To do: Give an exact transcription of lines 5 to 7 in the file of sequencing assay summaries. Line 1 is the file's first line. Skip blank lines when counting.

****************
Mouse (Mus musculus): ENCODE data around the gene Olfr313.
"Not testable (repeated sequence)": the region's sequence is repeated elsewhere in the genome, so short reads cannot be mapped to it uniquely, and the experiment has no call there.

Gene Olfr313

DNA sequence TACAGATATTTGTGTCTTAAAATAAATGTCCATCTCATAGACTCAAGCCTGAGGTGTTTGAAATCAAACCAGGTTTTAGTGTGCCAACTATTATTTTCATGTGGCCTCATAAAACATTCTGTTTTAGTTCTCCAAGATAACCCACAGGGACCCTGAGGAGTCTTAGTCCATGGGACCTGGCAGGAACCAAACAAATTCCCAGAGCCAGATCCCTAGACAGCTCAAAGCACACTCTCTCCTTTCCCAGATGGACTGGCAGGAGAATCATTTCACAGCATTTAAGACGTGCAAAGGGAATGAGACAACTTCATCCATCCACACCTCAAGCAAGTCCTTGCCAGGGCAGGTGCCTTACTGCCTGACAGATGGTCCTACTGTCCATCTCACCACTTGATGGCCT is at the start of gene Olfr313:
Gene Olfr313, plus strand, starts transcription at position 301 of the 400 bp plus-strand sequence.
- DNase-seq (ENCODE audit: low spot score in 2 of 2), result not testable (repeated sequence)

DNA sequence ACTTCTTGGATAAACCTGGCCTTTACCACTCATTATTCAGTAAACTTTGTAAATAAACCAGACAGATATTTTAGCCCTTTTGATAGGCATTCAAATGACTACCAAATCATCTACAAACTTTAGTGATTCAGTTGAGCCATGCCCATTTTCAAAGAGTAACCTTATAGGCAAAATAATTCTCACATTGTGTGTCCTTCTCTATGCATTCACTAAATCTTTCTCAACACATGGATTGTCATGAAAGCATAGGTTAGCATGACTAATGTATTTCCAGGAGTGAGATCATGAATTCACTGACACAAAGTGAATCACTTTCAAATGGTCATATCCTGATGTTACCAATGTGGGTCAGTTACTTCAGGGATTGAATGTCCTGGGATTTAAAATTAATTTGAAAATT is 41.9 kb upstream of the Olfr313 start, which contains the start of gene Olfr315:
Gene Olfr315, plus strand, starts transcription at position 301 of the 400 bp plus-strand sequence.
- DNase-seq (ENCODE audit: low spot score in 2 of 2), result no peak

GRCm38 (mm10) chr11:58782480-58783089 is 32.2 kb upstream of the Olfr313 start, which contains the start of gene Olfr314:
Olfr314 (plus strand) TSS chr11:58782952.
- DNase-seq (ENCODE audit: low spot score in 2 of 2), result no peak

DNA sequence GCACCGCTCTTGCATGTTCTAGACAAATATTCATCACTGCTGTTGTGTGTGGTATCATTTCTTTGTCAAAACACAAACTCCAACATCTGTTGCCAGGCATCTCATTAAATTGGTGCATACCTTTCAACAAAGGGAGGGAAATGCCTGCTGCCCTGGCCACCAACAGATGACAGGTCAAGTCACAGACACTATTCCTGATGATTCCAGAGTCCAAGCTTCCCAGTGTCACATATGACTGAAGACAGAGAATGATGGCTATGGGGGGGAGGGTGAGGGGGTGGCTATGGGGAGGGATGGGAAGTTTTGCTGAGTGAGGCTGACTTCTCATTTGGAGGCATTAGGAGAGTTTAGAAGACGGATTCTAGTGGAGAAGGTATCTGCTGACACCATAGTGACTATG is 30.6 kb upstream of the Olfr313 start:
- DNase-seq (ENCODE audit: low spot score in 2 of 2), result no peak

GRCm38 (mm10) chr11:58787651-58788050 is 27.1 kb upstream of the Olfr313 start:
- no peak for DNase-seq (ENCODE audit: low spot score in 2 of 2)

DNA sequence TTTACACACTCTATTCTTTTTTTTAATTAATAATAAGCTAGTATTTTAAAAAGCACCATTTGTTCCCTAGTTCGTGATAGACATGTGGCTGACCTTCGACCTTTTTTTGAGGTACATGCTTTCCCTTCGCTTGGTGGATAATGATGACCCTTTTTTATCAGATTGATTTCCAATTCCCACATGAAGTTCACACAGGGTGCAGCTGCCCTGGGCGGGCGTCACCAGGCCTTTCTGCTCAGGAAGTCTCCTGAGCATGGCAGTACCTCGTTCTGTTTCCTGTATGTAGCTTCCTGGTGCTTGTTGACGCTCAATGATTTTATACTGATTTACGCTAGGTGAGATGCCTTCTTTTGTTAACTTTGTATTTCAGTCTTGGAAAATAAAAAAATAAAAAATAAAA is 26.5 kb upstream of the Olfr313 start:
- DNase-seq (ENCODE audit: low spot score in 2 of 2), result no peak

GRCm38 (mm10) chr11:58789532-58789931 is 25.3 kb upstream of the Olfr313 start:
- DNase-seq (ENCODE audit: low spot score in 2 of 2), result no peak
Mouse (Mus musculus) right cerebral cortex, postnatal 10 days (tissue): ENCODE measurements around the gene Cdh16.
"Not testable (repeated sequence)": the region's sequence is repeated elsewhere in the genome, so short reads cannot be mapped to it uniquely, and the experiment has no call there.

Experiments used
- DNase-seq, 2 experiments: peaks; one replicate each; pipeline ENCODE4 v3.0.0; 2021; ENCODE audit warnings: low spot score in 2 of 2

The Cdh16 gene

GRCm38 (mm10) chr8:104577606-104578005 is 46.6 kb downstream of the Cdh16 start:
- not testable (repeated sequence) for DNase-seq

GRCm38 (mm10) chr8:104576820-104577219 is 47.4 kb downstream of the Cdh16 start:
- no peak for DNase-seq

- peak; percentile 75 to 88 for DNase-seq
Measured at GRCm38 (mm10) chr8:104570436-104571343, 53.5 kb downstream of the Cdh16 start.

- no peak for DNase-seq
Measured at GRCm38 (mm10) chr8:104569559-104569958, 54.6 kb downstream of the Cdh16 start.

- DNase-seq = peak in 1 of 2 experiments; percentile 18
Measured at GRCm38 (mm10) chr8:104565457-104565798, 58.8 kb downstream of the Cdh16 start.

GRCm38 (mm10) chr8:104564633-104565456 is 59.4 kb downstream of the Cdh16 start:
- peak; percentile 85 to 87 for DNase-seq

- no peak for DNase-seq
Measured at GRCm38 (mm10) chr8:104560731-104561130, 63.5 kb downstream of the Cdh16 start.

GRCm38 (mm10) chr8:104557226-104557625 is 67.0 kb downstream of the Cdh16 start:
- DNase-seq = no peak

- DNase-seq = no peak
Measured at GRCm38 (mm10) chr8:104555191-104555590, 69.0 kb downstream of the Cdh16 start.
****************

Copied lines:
Gene Olfr313, plus strand, starts transcription at position 301 of the 400 bp plus-strand sequence.
- DNase-seq (ENCODE audit: low spot score in 2 of 2), result not testable (repeated sequence)

DNA sequence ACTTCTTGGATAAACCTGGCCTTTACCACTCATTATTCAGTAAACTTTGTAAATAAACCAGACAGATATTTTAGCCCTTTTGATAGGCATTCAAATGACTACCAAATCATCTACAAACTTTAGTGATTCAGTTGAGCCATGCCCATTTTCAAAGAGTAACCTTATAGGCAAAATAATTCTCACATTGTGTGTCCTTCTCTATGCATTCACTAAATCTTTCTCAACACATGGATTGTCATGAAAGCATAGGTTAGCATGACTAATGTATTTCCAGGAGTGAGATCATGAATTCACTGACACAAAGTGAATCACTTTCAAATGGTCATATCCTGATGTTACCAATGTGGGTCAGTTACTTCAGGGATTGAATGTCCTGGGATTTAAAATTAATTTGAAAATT is 41.9 kb upstream of the Olfr313 start, which contains the start of gene Olfr315: